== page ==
1936 Cord 810 Convertible Phaeton
Sold For $104,500Inclusive of applicable buyer's fee.
125 bhp, 288.6 cu. in. Lycoming L-head V-8 engine with four-speed pre-selector transmission, front suspension via trailing arms and transverse leaf spring, live rear axle with semi-elliptic leaf springs, four-wheel hydraulic drum brakes. Wheelbase: 125"
• CCCA Full Classic; a design and engineering landmark
• Formerly owned by Robert C. Stempel, GM President and CEO
• Advanced front-drive V-8 powertrain with pre-selector transmission
Sometimes known as the “Baby Duesenberg” and produced only for 1936 and 1937 before the ultimate demise of E.L. Cord’s massive automotive and industrial empire, the innovative Cord 810/812 series remains an undisputed collector favorite today. Conceived as the eventual successor to the groundbreaking and handsome but short-lived front-drive Cord L-29 of 1929, the later 810/812 continued to exemplify company president E.L. Cord’s proven formula for sales success: a combination of cutting-edge styling and high performance, all at a surprisingly reasonable price point.
Again fitted with an advanced front-wheel drivetrain, the new 810 offered a V-8 engine from Lycoming, one of Cord’s many companies, mated to an innovative four-speed, electrically-shifted pre-selector transmission. The smooth Gordon Buehrig-designed body was an equally major step forward in automotive design, featuring a blunt louvered “coffin” hood, retractable headlights and the absence of running boards. Its reception at the November 1935 New York Auto Show was enthusiastic, and orders poured in. Alas, production startup was slow, and by the time supply finally caught up with the demand, some customers had changed their minds. Four very attractive body styles were offered, comprising two sedans, namely the Beverly and Westchester, and two open cars, a two-passenger Convertible Coupe and the five-passenger Convertible Phaeton Sedan.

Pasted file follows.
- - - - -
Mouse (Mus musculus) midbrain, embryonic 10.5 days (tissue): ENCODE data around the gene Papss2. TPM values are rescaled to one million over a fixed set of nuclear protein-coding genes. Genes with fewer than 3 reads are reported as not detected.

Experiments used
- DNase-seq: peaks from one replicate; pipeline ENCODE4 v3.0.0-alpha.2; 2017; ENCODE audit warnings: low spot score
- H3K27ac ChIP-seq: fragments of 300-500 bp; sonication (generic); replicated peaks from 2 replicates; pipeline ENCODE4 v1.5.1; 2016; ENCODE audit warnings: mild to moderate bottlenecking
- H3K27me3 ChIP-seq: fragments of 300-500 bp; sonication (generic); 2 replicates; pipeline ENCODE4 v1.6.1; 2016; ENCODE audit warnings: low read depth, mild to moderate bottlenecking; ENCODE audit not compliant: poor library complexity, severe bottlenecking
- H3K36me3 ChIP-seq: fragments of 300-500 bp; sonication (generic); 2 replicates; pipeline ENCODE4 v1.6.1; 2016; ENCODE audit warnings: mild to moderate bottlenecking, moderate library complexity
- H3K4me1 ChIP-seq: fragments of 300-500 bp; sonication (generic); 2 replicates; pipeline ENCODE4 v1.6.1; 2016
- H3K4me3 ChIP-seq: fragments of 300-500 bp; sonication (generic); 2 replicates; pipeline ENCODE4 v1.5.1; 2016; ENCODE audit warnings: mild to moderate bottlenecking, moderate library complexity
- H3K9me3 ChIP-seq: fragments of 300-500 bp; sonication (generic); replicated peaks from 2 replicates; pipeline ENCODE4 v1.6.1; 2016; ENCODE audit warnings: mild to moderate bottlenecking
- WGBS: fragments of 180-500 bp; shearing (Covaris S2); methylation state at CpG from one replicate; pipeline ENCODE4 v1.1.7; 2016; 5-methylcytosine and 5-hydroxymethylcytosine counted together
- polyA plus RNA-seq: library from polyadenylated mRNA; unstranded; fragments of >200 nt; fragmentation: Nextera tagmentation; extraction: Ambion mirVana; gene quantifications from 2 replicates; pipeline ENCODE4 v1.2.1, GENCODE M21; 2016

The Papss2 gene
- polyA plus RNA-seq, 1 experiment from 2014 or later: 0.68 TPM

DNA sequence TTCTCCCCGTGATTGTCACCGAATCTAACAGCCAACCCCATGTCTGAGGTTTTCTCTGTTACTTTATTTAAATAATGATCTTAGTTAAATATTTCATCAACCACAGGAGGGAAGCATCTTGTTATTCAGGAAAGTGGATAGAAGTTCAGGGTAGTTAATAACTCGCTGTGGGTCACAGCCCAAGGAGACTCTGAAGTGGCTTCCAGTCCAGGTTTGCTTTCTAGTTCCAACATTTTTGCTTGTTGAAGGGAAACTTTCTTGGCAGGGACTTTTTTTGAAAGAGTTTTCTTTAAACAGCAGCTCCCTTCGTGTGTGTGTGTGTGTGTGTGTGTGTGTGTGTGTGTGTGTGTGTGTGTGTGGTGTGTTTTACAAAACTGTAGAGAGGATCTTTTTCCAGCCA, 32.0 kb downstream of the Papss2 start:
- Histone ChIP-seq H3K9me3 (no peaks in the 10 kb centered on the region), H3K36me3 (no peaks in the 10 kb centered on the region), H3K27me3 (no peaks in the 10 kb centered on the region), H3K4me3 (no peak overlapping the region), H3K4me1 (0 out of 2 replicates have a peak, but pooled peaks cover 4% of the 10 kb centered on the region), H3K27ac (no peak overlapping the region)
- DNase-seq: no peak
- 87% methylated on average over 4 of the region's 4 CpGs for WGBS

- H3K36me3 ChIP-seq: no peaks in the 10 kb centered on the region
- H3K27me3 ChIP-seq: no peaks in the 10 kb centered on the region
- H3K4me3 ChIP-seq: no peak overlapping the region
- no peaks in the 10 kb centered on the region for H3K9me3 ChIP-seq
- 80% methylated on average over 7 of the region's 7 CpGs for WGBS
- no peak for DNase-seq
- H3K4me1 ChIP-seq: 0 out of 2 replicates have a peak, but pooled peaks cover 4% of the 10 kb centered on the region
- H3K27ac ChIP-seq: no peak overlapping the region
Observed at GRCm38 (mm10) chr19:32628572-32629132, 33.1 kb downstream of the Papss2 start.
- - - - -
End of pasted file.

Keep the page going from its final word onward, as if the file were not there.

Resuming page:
Just slightly more than 2,900 examples of the Cord 810/812 were produced over an 18-month period, prior to the ultimate collapse of E.L. Cord’s automotive operations. Only about 600 of the very attractive Convertible Phaeton Sedans were built during the two-year life of the 810/812 series, making them rare when new and rarer still today. They offer a beguiling combination of landmark styling, exceptional performance and open-air motoring for up to five.
The example offered here was previously owned by the late Mr. Robert C. Stempel, a former President and Chief Executive Officer of General Motors, who was only the second engineer in the corporation’s storied history to become its top executive. A recent inspection of the car confirms that it retains its original engine, as the number stamped on the Lycoming V-8 matches the engine number on the car’s data tag. Recently, the car was selectively refinished, the wheels were repainted, and a new set of wide whitewall tires was fitted. Mechanically, the steering box was overhauled, and the transmission’s electric pre-selector shift mechanism was checked over and serviced for proper operation. A set of Cord’s iconic exhaust pipes and the engine-turned dash panel provide both form and function, and the white-upholstered interior nicely offsets the car’s exterior finish and tan convertible top. This first-year 1936 Cord 810 Convertible Phaeton Sedan is a CCCA Full Classic, and as such it will certainly make an ideal tour or CARavan car. With their seamless pre-selector transmissions, four-speed gearboxes and V-8 power, these Cords offer effortless cruising at modern highway speeds. With its open Convertible Phaeton Sedan bodywork, it also delivers a remarkably enjoyable driving experience, with room for five.